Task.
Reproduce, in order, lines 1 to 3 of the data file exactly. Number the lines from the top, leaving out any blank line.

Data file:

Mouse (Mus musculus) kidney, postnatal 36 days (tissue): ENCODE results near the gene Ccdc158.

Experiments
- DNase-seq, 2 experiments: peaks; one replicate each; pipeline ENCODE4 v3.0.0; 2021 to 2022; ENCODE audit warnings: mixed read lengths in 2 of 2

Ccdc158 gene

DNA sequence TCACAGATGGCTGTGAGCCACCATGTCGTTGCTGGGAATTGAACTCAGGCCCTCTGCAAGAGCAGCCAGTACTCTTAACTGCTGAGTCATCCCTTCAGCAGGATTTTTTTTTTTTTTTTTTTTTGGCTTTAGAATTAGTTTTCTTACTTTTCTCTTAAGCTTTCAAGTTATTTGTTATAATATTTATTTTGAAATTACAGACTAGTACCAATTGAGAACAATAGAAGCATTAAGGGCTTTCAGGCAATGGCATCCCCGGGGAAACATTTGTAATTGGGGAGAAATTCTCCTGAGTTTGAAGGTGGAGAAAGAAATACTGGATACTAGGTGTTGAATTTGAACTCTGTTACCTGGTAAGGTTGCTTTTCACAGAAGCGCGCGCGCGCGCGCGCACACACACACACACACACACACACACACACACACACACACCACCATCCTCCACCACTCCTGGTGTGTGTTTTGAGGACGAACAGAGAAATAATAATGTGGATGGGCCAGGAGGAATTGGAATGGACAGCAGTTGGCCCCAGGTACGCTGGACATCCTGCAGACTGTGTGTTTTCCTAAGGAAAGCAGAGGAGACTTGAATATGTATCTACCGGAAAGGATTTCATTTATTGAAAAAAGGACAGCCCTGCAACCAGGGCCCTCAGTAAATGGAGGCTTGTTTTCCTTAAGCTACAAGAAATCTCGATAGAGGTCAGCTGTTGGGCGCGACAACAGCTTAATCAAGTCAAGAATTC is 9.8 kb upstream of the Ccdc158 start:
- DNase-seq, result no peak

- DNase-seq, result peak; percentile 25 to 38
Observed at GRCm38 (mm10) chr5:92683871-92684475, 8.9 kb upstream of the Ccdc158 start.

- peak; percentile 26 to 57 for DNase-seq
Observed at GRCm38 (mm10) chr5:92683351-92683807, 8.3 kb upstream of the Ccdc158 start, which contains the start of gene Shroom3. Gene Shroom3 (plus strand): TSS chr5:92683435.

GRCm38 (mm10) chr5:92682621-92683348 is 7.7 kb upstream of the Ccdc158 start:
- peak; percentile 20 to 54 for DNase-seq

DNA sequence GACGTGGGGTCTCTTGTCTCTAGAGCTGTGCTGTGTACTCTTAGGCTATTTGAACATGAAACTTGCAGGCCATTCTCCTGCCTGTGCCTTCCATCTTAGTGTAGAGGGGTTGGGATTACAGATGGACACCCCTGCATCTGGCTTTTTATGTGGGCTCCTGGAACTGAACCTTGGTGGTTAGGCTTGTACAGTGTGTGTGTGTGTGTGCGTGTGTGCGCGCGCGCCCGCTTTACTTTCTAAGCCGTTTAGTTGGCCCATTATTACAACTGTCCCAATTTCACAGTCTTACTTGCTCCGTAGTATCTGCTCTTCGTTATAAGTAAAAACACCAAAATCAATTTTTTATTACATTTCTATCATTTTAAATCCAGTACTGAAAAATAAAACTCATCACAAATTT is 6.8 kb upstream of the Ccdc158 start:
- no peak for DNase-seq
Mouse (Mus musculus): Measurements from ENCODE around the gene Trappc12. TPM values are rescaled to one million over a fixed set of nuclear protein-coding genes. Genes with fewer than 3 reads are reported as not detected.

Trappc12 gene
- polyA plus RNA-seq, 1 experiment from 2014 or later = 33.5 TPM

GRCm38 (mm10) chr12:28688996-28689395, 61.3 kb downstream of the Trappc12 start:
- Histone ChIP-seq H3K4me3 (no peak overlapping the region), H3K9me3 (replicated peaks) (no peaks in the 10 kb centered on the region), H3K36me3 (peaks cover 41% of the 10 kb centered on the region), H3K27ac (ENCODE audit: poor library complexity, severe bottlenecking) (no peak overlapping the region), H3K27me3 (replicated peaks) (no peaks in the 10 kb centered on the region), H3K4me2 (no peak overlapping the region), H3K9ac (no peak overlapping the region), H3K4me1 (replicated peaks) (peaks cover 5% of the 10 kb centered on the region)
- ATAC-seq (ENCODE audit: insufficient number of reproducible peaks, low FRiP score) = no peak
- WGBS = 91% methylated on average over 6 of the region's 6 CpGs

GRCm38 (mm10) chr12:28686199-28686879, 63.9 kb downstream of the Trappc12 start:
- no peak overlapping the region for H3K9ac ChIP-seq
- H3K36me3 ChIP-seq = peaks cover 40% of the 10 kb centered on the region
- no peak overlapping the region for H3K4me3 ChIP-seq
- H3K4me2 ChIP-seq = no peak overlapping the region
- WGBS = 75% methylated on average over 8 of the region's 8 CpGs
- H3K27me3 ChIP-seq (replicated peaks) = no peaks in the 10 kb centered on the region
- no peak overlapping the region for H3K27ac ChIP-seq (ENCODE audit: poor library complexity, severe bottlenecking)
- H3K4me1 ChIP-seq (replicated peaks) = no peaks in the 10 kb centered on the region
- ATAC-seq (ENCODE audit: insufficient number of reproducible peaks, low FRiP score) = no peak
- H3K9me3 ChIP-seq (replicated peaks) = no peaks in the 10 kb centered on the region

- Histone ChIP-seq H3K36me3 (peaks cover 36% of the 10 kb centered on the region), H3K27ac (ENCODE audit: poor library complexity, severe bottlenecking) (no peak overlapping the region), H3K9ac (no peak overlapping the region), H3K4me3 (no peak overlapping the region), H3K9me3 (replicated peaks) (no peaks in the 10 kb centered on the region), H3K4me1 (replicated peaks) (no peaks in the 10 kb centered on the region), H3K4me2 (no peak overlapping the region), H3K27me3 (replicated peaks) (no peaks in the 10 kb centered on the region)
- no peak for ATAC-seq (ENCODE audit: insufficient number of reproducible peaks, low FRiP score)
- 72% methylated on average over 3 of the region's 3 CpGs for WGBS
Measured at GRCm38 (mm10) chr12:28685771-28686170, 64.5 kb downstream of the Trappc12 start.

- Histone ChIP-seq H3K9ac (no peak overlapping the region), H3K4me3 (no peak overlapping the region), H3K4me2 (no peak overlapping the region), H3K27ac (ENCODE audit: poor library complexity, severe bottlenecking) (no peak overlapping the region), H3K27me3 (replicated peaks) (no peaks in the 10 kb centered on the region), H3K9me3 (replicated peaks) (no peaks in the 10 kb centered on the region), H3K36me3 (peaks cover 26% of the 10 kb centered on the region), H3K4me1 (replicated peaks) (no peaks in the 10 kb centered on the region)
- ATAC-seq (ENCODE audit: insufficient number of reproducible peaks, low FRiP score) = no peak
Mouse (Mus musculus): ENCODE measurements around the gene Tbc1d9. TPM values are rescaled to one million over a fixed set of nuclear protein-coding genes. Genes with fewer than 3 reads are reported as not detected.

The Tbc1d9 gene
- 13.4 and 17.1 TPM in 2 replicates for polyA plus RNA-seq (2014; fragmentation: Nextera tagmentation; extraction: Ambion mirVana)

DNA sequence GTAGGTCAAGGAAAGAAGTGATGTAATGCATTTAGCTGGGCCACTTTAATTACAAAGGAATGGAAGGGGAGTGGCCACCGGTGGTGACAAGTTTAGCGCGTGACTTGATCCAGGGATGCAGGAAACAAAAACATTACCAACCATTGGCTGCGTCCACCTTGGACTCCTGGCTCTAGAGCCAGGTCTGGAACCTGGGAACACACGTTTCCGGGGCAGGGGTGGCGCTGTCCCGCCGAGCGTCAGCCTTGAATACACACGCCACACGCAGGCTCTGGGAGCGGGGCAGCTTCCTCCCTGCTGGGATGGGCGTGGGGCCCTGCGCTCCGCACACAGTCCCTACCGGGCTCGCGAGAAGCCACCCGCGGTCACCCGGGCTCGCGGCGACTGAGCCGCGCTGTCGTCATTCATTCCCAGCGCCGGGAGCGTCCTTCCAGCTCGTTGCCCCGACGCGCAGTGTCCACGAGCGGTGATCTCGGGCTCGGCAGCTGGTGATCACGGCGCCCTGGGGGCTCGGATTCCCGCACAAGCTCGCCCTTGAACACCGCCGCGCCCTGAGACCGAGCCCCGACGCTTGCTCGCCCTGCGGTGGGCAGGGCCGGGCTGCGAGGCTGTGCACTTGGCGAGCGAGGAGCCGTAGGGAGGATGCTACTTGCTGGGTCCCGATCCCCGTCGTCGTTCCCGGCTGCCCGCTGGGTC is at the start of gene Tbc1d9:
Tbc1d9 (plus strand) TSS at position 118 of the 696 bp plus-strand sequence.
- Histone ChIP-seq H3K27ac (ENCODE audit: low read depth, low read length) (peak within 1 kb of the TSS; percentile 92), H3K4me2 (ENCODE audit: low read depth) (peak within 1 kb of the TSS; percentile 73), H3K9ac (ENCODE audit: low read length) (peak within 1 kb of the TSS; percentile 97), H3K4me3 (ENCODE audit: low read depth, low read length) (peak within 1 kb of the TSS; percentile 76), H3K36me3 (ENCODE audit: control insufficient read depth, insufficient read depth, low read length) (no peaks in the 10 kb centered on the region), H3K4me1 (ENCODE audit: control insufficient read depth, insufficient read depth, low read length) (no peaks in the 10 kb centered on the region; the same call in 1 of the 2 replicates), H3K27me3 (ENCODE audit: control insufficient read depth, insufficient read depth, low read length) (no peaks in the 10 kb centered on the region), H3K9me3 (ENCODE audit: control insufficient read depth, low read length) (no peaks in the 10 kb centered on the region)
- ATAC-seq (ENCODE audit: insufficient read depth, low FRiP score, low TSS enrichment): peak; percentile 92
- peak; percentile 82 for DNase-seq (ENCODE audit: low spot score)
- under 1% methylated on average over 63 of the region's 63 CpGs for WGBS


Mouse (Mus musculus) kidney, postnatal 36 days (tissue): ENCODE results near the gene Ccdc158.

Experiments
- DNase-seq, 2 experiments: peaks; one replicate each; pipeline ENCODE4 v3.0.0; 2021 to 2022; ENCODE audit warnings: mixed read lengths in 2 of 2